Former senator Bob Kerrey (D) has closed the gap on state Sen. Deb Fischer (R) in the open Nebraska Senate race and now appears to be giving his party a chance to hold on to the seat.
Accordingly, The Fix is moving the Nebraska Senate race from “solid Republican” to “lean Republican.”
This is for two main reasons:
Only about one-tenth of the money spent in Tuesday’s Nebraska GOP Senate primary was spent on Deb Fischer’s behalf.
Yet the little-known state senator emerged victorious over both the establishment-favored candidate and a favorite of the tea party — both of whom, we should note, are statewide elected officials.
Who says candidates don’t matter and money is everything?
Fischer’s win in the primary Tuesday is a testament to the fact that politics is still about campaigns and that money isn’t the be-all, end-all.
While Fischer’s win wasn’t necessarily a tea party win, it was reminiscent of the insurgent GOP candidacies of 2010, in which a candidate’s character and politics often meant more than money and infrastructure.
If state Sen. Deb Fischer pulls an upset in the Nebraska GOP Senate primary today, we will all be treated to a familiar storyline: The Republican Party establishment has been rebuked yet again, it will say, and could pay a price for it in the general election.
Don’t believe it.
Fischer’s win would certainly be an upset — she’s run a meagerly funded campaign and barely registered in the polls for most of the race — but it doesn’t exactly fit the tea party bill.
And the idea that Republicans are enduring a redux of the tea party-dominated 2010 primary season is unfounded at this point.
Nebraska Attorney General Jon Bruning (R) has been the favorite from the start to succeed retiring Sen. Ben Nelson (D-Neb.), but his hold on that mantle has always been tenuous.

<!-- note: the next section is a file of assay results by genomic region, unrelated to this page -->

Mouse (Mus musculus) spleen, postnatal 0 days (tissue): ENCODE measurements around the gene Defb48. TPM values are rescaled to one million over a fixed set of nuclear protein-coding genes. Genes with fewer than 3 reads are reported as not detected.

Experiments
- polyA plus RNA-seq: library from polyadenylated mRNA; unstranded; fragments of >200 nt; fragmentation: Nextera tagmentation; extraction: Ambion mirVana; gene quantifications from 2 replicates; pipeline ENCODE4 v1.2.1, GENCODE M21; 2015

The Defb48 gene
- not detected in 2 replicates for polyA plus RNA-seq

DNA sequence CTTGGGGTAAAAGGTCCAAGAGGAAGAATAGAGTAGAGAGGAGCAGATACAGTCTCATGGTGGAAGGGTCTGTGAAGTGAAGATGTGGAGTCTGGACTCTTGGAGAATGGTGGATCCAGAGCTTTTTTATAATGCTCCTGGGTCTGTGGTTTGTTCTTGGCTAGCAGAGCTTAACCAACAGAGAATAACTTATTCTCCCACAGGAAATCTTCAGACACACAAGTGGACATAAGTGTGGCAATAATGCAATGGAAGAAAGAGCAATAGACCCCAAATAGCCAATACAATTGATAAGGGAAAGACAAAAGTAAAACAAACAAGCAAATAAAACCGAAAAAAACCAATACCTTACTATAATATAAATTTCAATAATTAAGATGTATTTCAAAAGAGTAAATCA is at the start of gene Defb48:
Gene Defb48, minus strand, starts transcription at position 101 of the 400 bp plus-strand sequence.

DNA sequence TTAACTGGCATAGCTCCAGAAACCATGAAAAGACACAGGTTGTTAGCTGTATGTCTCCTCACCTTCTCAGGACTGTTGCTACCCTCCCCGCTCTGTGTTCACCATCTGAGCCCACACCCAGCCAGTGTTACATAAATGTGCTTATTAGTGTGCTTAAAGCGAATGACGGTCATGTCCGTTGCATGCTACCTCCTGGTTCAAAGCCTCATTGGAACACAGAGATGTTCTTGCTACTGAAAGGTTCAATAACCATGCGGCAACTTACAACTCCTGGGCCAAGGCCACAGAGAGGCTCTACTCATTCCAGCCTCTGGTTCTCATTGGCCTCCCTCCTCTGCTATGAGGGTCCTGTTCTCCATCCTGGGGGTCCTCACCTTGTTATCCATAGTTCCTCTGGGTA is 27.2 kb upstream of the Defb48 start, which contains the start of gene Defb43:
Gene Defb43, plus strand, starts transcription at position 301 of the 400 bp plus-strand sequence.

First, state Treasurer Don Stenberg nabbed the backing of the influential Club for Growth and Sen. Jim DeMint’s (R-S.C.) Senate Conservatives Fund. Then, former senator Bob Kerrey got in the race and gave Democrats a fighting chance.
But with just five days until the GOP primary, neither Stenberg nor Kerrey is looking like Bruning’s biggest obstacle. Instead, the until-now-dark-horse candidate in the race, state Sen. Deb Fischer, has asserted herself and — according to politicos in Nebraska — has a fighting chance to usurp Bruning on Tuesday.
Early 2011 was an avalanche of good news for Republicans intent on regaining control of the Senate.
Early 2012 has been a reality check.
Sen. Olympia Snowe’s (R-Maine) retirement announcement Tuesday and former senator Bob Kerrey’s (D-Neb.) announcement Wednesday that he will seek a return to the Senate punctuated what has been a gradual rolling back of the GOP’s early momentum in the race for control of the Senate in 2012.
Republicans are still primed to compete for a Senate majority, which would require a four-seat gain, but the map looks significantly more difficult than it did a few weeks ago — to say nothing of the political environment itself.
Updated at 2:46 p.m.
Former senator Bob Kerrey (D-Neb.) has changed his mind and plans to run for the open Senate seat in Nebraska, according to a senior Democratic aide.
The aide said Kerrey has called Senate Majority Leader Harry Reid (D-Nev.) to inform him of his plans.
Kerrey announced earlier this month that he decided against attempting a return to the Senate, citing his family.
Kerrey’s former campaign manager, Paul Johnson, confirmed to The Fix that Kerrey is reconsidering his previous decision, but stopped short of saying it was a done deal.
“I know he is reconsidering, but I don’t think he has made a final decision,” Johnson said.
Former senator Bob Kerrey told The Fix on Tuesday that he will not run for the open Senate seat in Nebraska, a move that robs Democrats of their top potential recruit in a tough state.
Democrats eyed a potential Senate comeback for Kerrey after Sen. Ben Nelson (D-Neb.) announced in late December that he wouldn’t seek reelection.
Nebraska Sen. Ben Nelson’s (D) decision to leave the Senate in 2012 clearly makes it more difficult for his party to hold his seat but may not have that large an impact on the national Senate playing field.
The Nebraska Republican primary was supposed to be a coronation for state Attorney General Jon Bruning. Instead, it has revealed some significant holes in the political armor of the man many GOPers expected to beat Democratic Sen. Ben Nelson next year.
Four years after he stepped aside for former governor Mike Johanns in an open Nebraska Senate race, Bruning finally got his chance — and a golden one at that.